By Mihail Vladimirov.
The first Premier League game of the New Year saw West Ham completing the double over Liverpool in what proved to be an intriguing clash.
Bilic made only a few changes for this game. Cresswell, returning from his minor injury, started at left-back with Jenkinson back on the bench and the rest of the back four remaining the same. In midfield, Lanzini replaced Song. Up front, Carroll was chosen ahead of Zarate following his winner against Southampton.
For Liverpool, Klopp also kept his side largely unchanged. Henderson’s injury meant Lucas was always going to start this game, with the only unenforced change being Ibe replacing Lallana down the right of the German’s 4-2-3-1 formation.
Bilic parking the bus without putting the handbrake on – again
West Ham’s starting line-up suggested Bilic would continue with the 4-1-2-3 he favoured in the past month or so with him rotating the third midfielder alongside Noble and Kouyate (as was the case in the other two games during the festive period too). Previously, Obiang and Song shared that duty, now it seemed to be Lanzini’s turn. Instead though, the Croat surprised with his choice to go with a 4-4-2 and play Lanzini down the left and Valencia up front next to Carroll.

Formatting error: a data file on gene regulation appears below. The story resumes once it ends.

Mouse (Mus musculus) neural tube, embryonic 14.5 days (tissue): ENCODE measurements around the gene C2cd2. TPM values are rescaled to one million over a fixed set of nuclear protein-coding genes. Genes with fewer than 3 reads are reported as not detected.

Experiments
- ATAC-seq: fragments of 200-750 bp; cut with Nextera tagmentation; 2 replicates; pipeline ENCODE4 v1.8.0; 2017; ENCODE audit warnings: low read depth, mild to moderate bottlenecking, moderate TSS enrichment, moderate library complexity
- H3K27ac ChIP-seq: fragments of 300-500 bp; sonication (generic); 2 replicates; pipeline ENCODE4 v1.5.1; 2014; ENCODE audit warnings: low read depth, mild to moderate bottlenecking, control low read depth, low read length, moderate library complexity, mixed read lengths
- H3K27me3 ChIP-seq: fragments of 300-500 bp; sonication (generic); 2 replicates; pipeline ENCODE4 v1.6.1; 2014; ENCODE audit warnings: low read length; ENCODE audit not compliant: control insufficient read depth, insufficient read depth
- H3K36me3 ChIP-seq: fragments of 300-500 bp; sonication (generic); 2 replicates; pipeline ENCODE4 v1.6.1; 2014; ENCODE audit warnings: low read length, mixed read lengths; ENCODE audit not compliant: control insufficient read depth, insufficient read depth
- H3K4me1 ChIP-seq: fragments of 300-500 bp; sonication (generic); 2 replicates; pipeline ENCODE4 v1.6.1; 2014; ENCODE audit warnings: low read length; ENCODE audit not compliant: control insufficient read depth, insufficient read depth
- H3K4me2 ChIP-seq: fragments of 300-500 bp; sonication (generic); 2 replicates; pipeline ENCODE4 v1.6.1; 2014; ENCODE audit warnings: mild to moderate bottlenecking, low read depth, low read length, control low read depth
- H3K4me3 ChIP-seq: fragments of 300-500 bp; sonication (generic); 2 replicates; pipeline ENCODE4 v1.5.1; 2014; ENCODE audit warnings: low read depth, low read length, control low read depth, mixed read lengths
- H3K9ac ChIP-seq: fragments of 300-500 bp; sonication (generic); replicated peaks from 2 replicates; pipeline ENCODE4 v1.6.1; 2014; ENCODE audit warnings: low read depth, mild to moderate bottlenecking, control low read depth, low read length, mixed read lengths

On a tactical level, such a move looked overly and arguably unnecessarily risky given the chosen personnel (i.e. no holding midfielder and a front four built to attack rather than help out defensively) and how easy it would have made Liverpool’s job to completely dominate the midfield zone. However, this was clearly useful given what Bilic’s intended overall game plan proved to be.
As back in August at Anfield, West Ham were perfectly content to sit back and invite pressure, letting Liverpool have all the possession before, upon possession turnover, counter-attacking with great urgency and plenty of players quickly pushing forward from deep.
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